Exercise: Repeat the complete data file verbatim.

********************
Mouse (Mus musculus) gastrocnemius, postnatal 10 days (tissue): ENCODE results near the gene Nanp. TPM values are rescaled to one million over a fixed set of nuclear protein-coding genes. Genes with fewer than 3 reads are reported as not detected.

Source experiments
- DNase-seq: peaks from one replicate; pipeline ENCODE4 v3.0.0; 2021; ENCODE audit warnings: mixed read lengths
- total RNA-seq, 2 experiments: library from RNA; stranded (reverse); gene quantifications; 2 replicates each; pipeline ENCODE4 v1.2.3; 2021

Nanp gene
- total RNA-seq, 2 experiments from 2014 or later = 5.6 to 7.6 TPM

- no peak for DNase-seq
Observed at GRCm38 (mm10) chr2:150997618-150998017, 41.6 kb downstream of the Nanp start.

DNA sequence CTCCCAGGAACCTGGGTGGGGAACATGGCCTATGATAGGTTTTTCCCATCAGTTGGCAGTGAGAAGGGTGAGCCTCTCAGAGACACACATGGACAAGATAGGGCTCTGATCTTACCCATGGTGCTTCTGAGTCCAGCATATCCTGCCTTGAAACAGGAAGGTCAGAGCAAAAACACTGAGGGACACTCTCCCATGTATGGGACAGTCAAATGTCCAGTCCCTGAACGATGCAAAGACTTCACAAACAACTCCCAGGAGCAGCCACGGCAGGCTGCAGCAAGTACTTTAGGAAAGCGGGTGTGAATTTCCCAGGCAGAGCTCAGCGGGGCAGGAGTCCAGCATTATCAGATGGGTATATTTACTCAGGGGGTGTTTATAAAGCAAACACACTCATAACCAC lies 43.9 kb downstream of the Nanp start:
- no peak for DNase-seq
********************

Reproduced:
Mouse (Mus musculus) gastrocnemius, postnatal 10 days (tissue): ENCODE results near the gene Nanp. TPM values are rescaled to one million over a fixed set of nuclear protein-coding genes. Genes with fewer than 3 reads are reported as not detected.

Source experiments
- DNase-seq: peaks from one replicate; pipeline ENCODE4 v3.0.0; 2021; ENCODE audit warnings: mixed read lengths
- total RNA-seq, 2 experiments: library from RNA; stranded (reverse); gene quantifications; 2 replicates each; pipeline ENCODE4 v1.2.3; 2021

Nanp gene
- total RNA-seq, 2 experiments from 2014 or later = 5.6 to 7.6 TPM

- no peak for DNase-seq
Observed at GRCm38 (mm10) chr2:150997618-150998017, 41.6 kb downstream of the Nanp start.

DNA sequence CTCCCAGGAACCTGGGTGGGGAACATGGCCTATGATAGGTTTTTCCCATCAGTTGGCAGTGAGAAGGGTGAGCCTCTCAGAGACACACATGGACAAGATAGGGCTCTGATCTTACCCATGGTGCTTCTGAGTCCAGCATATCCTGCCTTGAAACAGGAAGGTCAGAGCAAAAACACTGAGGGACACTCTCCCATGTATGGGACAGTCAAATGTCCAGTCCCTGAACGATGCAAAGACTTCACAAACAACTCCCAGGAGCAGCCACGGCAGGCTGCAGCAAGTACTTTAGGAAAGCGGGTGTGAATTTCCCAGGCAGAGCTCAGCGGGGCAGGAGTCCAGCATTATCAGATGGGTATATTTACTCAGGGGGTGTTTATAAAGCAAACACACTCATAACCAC lies 43.9 kb downstream of the Nanp start:
- no peak for DNase-seq